NATIONAL BUREAU OF ECONOMIC RESEARCH
NATIONAL BUREAU OF ECONOMIC RESEARCH
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Authoritarian Elites

Adlai Newson, Francesco Trebbi

NBER Working Paper No. 24966
Issued in August 2018
NBER Program(s):Development Economics, Political Economy

We explore the role of ruling elites in autocratic regimes and provide an assessment of tools useful to clarify the structure of opaque political environments. We first showcase the importance of analyzing autocratic regimes as non-unitary actors by discussing extant work on nondemocracies in Sub-Saharan Africa and China, where the prevailing view of winner-take-all contests can be clearly rejected. We show how specific biographical information about powerful cadres helps shed light upon the composition of the inner circles that empower autocrats. We further provide an application of these methods to the Democratic People’s Republic of Korea (DPRK), one of the most personalistic, opaque, and data-poor political regimes in the world today. Employing information from DPRK state media on participants at official state events, we are able to trace the evolution and consolidation of Supreme Leader Kim Jong Un around the transition period following the death of his father, Kim Jong Il. The internal factional divisions of the DPRK are explored during and after this transition. Final general considerations for the future study of the political economy of development are presented.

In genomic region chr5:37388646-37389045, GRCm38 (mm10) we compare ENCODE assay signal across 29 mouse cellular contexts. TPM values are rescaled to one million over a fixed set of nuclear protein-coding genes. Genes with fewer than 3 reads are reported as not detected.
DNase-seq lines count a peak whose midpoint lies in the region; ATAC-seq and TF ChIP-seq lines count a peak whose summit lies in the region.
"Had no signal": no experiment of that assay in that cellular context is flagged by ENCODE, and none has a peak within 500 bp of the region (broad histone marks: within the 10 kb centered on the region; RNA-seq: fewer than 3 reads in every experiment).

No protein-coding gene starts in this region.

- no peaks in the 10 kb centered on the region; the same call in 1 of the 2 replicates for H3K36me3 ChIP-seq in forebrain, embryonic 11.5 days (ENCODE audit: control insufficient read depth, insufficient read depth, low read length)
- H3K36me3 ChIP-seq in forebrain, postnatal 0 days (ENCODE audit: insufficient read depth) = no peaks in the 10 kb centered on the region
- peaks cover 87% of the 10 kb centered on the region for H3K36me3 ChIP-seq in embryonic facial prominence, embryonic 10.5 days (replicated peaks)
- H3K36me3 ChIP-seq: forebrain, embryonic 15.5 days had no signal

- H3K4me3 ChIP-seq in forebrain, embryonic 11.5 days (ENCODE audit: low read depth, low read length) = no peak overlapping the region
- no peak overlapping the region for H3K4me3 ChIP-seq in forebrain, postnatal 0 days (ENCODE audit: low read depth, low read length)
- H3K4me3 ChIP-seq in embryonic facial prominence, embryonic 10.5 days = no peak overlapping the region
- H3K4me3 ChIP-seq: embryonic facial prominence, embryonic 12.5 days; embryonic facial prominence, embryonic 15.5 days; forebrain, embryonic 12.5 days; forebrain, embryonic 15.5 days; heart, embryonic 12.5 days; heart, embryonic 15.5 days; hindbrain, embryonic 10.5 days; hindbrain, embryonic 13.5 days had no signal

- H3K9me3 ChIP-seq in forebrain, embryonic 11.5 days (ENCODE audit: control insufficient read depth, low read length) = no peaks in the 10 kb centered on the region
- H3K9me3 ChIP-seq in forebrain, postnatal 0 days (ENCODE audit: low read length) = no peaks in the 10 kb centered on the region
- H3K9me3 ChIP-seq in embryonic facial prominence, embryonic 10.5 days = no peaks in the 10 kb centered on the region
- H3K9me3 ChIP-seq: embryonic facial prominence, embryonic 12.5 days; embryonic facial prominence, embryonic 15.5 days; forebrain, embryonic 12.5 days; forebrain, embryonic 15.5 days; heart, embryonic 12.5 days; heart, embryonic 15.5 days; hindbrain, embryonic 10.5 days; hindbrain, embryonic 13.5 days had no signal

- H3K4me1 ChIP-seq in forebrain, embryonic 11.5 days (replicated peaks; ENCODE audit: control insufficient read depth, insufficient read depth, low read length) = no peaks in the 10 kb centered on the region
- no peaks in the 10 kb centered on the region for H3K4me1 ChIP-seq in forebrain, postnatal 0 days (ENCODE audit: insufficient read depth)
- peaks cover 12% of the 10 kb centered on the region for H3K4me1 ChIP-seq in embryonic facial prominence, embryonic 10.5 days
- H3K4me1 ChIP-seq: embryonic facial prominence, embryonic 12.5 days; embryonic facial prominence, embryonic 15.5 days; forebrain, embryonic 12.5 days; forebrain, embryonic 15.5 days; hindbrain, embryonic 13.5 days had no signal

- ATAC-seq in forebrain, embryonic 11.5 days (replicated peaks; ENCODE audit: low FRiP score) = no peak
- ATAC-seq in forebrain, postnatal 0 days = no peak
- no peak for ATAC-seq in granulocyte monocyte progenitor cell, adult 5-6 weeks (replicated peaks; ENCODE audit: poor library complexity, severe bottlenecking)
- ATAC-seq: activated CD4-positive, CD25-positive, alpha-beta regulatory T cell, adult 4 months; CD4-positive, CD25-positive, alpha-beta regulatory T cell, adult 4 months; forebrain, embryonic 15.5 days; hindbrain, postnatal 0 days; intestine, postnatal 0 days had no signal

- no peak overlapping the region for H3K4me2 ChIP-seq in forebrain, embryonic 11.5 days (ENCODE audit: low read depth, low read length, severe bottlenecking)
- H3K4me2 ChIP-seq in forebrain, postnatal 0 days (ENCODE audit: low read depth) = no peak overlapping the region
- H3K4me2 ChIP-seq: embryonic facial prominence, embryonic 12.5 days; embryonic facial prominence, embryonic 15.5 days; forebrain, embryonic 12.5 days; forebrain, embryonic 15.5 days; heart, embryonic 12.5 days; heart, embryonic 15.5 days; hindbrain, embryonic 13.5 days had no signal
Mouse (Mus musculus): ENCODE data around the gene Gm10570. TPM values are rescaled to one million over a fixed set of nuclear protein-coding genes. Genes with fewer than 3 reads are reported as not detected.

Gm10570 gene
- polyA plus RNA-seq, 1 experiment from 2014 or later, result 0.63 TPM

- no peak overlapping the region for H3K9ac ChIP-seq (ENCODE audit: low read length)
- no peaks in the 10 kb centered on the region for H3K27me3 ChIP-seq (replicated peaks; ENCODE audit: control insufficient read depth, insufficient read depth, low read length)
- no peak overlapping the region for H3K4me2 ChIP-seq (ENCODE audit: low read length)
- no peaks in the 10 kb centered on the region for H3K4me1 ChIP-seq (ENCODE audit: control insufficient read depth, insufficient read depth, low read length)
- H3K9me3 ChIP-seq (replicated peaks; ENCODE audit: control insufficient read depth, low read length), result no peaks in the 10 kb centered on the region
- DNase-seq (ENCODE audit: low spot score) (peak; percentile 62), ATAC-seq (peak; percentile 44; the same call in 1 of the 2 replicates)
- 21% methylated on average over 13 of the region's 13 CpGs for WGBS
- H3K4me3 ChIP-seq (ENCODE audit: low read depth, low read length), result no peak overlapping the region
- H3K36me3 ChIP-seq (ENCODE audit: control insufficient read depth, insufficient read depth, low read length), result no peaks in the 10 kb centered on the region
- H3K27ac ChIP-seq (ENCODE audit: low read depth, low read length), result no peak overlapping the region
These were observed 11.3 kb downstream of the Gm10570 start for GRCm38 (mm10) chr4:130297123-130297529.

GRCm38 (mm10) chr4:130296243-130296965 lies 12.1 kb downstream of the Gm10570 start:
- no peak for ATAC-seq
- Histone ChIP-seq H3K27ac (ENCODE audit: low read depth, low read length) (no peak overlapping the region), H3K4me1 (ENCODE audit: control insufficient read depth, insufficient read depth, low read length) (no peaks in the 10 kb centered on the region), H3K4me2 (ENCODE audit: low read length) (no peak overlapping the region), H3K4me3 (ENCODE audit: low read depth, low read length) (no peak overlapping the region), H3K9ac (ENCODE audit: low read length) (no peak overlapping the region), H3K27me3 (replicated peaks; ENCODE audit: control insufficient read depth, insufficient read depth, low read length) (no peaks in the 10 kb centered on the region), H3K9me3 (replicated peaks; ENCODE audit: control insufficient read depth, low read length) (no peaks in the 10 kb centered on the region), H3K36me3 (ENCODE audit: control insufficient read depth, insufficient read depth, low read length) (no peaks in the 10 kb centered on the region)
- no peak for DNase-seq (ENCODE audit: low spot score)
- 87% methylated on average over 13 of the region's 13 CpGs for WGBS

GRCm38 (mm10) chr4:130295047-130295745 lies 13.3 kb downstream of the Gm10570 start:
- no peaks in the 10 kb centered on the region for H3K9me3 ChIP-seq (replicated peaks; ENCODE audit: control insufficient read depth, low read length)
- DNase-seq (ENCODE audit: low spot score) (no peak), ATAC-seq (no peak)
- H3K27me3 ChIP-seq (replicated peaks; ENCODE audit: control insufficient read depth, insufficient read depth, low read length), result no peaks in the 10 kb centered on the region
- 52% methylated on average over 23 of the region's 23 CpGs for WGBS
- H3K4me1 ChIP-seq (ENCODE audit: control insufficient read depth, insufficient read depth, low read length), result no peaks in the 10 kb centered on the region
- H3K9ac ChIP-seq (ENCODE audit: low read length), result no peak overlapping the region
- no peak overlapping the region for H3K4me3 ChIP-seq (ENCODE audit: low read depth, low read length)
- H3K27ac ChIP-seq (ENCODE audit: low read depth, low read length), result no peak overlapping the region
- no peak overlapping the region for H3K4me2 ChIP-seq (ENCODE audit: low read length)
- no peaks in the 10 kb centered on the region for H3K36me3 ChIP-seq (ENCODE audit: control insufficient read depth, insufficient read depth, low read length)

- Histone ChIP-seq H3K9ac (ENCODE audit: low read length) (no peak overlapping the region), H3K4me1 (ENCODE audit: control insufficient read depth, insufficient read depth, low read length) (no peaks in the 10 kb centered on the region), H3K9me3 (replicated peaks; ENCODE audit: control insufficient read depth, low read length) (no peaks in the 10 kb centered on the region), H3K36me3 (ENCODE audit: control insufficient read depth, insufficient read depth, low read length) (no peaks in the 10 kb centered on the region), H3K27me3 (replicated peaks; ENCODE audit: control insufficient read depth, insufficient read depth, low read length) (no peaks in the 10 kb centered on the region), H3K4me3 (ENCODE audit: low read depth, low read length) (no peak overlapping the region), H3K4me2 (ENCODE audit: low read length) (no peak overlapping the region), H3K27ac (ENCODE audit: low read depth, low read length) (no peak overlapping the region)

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Document Object Identifier (DOI): 10.3386/w24966

Published: Adlai Newson & Francesco Trebbi, 2018. "Authoritarian elites," Canadian Journal of Economics/Revue canadienne d'économique, vol 51(4), pages 1088-1117.

 
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